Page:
At time is was a not only a temple, but a huge city and the Capital of the State it was in. It is dedicated to the Hindu God Vishnu. Vishnu in the Hindu Trinity is the protector, the god who preserves universal order and fights to restore harmony. It slowly turned into a Buddhist Temple by the end of the 12th century. This was a fascinating place to explore.

Angkor Wat is surrounded by a man made moat and has a gate house on each end to protect the city.

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One of the gate houses at the entrance
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one of the three towers as you approach

It is three levels, the main galleries being the first. A second level had all sorts of wall carvings depicting stories of the God Vishnu, and was connected by 2 libraries on each end. There was a middle courtyard area on the first floor and more common areas on the second level. The third  level are the towers, where the king would have gone to worship.

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First Floor Gallery
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Wall Carving on the second level
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Stairs up to one of the libraries
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Middle Courtyard
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B exploring Courtyard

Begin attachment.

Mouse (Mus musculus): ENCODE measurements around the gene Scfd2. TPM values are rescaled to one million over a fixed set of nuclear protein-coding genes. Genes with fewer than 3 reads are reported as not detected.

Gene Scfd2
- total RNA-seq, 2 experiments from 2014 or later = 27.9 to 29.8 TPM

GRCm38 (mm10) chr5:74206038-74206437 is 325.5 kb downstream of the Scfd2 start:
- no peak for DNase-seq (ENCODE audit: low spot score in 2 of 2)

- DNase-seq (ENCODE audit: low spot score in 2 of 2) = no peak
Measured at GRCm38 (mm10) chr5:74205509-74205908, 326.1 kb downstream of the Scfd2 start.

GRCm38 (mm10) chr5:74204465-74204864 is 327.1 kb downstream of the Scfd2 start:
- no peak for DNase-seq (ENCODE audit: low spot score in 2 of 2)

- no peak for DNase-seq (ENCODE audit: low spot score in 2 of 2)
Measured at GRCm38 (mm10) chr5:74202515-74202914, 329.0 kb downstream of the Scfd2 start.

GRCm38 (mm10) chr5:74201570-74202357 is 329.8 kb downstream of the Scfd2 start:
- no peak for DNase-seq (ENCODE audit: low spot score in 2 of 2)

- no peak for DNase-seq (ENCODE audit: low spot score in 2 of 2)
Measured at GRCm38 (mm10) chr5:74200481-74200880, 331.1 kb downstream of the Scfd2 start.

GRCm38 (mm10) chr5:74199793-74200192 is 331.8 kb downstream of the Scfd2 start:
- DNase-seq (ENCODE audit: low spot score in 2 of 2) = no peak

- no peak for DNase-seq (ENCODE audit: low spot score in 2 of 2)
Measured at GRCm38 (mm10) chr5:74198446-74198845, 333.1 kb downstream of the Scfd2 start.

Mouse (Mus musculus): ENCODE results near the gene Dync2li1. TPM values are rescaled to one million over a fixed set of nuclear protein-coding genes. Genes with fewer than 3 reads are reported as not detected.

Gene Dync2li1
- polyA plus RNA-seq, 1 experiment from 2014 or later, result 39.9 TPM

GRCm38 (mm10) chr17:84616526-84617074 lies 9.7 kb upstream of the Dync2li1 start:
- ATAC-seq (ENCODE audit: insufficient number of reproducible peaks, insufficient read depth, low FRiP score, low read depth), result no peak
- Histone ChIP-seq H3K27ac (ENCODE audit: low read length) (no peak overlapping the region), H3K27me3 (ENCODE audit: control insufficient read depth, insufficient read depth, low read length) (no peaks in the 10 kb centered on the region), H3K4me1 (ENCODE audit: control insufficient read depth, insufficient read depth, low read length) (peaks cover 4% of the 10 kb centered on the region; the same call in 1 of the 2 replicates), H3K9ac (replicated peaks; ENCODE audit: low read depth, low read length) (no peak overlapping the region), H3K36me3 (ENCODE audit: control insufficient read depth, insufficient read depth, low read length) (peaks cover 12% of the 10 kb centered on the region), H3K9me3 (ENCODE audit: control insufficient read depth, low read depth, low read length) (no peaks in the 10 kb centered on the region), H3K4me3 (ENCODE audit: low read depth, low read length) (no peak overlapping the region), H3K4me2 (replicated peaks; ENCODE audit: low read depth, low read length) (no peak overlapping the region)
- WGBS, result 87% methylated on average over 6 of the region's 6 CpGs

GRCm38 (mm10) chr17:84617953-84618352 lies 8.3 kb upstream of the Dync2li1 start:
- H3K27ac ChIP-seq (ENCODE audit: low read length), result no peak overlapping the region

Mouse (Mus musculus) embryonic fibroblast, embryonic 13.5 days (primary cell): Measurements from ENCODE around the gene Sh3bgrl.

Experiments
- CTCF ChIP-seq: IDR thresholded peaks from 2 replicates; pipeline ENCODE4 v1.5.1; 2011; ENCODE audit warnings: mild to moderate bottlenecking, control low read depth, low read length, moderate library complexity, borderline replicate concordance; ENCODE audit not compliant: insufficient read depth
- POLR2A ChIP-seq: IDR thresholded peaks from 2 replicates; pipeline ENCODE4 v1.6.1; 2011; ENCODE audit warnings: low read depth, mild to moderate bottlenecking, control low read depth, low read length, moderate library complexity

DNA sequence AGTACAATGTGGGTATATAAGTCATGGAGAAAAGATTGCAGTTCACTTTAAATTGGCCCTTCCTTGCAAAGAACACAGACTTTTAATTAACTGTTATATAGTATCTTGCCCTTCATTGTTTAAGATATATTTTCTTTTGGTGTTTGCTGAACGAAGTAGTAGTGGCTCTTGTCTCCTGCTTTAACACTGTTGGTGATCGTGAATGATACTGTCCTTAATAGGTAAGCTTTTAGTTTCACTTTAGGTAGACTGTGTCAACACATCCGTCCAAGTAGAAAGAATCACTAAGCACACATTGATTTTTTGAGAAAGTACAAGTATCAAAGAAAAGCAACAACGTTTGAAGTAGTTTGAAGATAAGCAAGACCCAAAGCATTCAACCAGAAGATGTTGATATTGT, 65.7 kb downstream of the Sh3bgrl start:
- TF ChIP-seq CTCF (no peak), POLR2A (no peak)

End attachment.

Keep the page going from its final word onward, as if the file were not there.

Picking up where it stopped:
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Towers –  third level

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Family pic on level 2 – because these are religious shrines women should make sure to have their knees and shoulders covered.

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Our next stop on the tour of temples was Angkor Thom. It was built in the late 12th century.  It was one of the largest Khmer cities ever built, and was the capitol until the 17th century.  There are quite a few monuments and shrines here.  The largest is The Bayon.  This one was really neat.  It is a shrine of complex carvings and towers with faces.  There were originally 49 towers, now there are only 37 left standing today. Most have 4 sides with each face representing a cardinal direction.  There are also maze like hallways to explore inside.

 

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Angkor Thom
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B exploring the Temple
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Angkor Thom – if you look closely at the towers you can make out the carved faces.
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Three faces in a row